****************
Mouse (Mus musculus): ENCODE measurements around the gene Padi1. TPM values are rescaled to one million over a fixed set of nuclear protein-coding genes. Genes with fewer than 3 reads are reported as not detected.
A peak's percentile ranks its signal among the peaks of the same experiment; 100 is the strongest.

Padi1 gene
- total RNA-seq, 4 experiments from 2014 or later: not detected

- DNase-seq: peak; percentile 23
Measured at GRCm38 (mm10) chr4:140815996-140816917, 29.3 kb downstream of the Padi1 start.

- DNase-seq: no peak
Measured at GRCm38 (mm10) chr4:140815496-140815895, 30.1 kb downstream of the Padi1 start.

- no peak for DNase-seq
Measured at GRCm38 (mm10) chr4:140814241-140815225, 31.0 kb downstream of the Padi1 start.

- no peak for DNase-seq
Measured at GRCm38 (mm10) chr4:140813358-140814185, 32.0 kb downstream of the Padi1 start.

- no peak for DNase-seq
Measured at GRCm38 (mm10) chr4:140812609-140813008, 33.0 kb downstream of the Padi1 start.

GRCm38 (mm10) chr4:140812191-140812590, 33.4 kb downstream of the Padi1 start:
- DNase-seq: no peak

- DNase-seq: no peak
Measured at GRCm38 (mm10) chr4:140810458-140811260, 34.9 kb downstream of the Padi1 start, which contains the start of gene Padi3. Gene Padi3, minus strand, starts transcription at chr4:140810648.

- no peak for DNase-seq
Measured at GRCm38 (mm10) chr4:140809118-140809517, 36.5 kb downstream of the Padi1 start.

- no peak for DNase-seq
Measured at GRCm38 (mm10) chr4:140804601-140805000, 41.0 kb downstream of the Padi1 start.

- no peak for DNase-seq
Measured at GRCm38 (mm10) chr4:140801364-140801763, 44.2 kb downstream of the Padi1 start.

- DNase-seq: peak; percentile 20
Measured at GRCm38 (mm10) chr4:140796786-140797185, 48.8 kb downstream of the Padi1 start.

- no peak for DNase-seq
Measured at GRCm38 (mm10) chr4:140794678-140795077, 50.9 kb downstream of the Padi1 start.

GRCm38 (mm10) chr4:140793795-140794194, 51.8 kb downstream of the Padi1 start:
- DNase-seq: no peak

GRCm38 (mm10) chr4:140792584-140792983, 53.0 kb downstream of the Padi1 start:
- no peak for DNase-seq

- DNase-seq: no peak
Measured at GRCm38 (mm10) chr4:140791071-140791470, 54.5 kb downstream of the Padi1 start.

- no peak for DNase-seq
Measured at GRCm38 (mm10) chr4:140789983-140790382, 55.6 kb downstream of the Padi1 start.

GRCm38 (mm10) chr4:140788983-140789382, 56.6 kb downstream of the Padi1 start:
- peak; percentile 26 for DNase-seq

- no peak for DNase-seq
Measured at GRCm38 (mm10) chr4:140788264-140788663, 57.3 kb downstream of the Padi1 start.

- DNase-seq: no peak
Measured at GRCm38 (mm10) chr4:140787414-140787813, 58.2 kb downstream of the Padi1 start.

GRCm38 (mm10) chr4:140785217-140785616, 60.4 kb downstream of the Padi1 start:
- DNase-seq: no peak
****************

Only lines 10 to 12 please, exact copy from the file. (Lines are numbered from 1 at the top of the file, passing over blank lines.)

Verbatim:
Measured at GRCm38 (mm10) chr4:140814241-140815225, 31.0 kb downstream of the Padi1 start.

- no peak for DNase-seq
Measured at GRCm38 (mm10) chr4:140813358-140814185, 32.0 kb downstream of the Padi1 start.